To use all functions of this page, please activate cookies in your browser.
With an accout for my.chemeurope.com you can always see everything at a glance – and you can configure your own website and individual newsletter.
- My watch list
- My saved searches
- My saved topics
- My newsletter
Alfred Werner (December 12, 1866 - November 15, 1919) was a Swiss chemist who was a professor at the University of Zurich. He won the Nobel Prize in Chemistry in 1913 for proposing the octahedral configuration of transition metal complexes. Werner developed the basis for modern coordination chemistry. He was the first inorganic chemist to win the Nobel prize, and in fact the only one prior to 1973.
Additional recommended knowledge
He was born in 1866 in Mulhouse, Alsace (which was then part of France, but which was annexed by Germany in 1871). He went to Switzerland to study chemistry at Zurich where he obtained his doctorate in 1890. After postdoctoral study in Paris, he returned to Zurich to teach in 1892, and became a professor as well a Swiss citizen in 1895.
For example, it was known that cobalt forms a "complex" with formula CoCl3•6NH3, but the nature of the association indicated by the dot was mysterious. Werner proposed the structure [Co(NH3)6]Cl3, with the Co3+ ion surrounded by six NH3 at the vertices of an octahedron. The three Cl- are dissociated as free ions, which he confirmed by measuring the electrical conductivity of the compound in aqueous solution.
For complexes with more than one type of ligand, Werner succeeded in explaining the number of isomers observed. For example, he explained the existence of two isomers of "Co(NH3)4Cl3", one green and one purple. Werner proposed that these are two geometric isomers of formula [Co(NH3)4Cl2]Cl, with one Cl- ion dissociated as confirmed by conductivity measurements. The Co atom is surrounded by four NH3 and two Cl ligands at the vertices of an octahedron. The green isomer is "trans" with the two Cl ligands at opposite vertices, and the purple is "cis" with the two Cl at adjacent vertices.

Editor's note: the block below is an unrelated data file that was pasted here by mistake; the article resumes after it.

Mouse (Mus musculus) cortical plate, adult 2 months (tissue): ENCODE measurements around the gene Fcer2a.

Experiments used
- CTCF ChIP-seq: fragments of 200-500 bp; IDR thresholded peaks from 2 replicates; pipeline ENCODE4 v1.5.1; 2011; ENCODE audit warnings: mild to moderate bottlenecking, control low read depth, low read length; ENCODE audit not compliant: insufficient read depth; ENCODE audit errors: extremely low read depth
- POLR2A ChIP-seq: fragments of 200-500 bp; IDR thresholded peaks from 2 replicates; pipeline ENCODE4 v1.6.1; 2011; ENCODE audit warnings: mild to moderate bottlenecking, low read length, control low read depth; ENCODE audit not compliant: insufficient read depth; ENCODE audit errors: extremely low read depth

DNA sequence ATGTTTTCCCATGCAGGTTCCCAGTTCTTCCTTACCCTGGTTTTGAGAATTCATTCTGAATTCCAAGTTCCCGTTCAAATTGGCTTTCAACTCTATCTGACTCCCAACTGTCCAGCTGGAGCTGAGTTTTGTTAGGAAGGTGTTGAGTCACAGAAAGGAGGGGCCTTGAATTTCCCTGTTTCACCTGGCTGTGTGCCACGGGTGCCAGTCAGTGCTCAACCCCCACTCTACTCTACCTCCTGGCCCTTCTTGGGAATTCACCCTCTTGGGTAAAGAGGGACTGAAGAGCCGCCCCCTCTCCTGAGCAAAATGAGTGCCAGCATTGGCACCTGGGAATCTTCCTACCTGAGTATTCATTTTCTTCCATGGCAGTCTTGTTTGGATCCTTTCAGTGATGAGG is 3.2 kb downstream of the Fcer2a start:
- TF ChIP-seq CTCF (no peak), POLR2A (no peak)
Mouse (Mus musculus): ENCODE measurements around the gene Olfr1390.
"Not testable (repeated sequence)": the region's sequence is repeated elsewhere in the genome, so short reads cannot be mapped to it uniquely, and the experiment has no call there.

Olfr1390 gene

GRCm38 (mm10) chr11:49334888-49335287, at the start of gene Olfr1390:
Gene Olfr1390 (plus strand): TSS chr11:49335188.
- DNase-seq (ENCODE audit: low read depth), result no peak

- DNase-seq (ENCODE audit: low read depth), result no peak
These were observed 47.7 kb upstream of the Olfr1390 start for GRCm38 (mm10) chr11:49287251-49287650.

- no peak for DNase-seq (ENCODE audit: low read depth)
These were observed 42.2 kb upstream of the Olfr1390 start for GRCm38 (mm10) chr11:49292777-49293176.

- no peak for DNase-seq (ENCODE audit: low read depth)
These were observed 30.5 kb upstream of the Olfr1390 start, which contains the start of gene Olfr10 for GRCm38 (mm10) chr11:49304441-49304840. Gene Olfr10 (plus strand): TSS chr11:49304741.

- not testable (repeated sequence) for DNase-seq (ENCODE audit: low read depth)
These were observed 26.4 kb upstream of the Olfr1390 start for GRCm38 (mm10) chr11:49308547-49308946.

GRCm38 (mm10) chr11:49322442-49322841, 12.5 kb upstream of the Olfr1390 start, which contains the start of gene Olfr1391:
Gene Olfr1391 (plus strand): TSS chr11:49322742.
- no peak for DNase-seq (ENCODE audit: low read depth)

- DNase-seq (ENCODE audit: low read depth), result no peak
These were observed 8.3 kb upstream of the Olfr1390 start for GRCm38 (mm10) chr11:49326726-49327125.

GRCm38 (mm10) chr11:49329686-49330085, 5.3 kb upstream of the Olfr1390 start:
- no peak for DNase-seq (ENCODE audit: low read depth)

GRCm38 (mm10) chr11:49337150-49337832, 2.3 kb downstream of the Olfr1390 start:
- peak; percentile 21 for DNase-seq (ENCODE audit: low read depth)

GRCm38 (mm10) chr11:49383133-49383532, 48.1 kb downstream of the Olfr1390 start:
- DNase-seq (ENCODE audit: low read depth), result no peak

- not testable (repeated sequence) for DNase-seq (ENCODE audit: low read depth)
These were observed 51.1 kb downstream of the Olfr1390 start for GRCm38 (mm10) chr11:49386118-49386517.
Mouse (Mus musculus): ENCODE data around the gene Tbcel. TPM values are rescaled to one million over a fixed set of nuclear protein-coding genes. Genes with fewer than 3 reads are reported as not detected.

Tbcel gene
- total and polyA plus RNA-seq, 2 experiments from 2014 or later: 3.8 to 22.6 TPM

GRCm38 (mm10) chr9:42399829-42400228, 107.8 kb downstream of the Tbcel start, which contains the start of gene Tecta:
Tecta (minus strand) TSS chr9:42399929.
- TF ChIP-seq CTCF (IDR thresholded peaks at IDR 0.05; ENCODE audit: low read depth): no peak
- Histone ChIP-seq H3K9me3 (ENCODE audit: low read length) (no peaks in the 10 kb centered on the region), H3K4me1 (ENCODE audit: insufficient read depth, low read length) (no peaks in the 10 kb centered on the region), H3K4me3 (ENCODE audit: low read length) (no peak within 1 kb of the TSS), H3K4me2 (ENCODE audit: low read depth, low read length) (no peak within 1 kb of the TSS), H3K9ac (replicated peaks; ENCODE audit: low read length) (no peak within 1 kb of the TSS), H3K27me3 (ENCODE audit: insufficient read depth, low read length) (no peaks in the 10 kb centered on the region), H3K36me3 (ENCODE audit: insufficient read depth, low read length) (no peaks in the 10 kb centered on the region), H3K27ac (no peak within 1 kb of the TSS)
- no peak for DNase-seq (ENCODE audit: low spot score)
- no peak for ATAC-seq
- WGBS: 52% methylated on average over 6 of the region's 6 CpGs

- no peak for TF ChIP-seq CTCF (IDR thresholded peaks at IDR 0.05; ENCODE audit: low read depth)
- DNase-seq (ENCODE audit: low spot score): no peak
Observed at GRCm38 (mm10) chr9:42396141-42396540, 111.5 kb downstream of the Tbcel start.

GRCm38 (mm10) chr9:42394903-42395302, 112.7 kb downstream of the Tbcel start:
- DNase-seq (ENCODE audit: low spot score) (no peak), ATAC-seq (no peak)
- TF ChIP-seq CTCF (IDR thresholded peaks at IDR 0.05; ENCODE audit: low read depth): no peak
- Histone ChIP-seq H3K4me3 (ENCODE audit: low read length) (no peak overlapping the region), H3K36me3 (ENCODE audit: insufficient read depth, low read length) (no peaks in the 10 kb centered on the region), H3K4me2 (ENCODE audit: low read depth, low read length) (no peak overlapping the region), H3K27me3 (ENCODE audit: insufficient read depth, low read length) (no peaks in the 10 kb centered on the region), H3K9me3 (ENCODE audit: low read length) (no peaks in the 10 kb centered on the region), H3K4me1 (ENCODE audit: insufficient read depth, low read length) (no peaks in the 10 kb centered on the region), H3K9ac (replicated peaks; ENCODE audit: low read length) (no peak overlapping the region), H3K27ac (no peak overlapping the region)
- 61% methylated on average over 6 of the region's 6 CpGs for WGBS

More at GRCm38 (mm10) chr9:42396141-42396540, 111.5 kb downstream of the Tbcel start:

Nature of valence
Before Werner, chemists defined the valence of an element as the number of its bonds without distinguishing different types of bond. However in complexes such as [Co(NH3)6Cl3] for example, Werner considered that the Co-Cl bonds correspond to a "primary" valence of 3 at long distance, while the Co-NH3 bonds which correspond to a "secondary" or weaker valence of 6 at shorter distance. This secondary valence of 6 he referred to as the coordination number which he defined as the number of molecules (here of NH3) directly linked to the central metal atom. In other complexes he found coordination numbers of 4 or 8.
On these views, and other similar views, in 1904 Richard Abegg formulated what is now known as Abegg's rule which states that that the difference between the maximum positive and negative valence of an element is frequently eight. This rule was used later in 1916 when Gilbert N. Lewis formulated the “octet rule” in his cubical atom theory.
Today Werner's primary valence corresponds to the oxidation state, and the secondary valence is always called coordination number. The Co-Cl bonds (in the above example) are now classed as ionic, and each Co-N bond is a coordinate covalent bond between the Lewis acid Co3+ and the Lewis base NH3.
|This article is licensed under the GNU Free Documentation License. It uses material from the Wikipedia article "Alfred_Werner". A list of authors is available in Wikipedia.|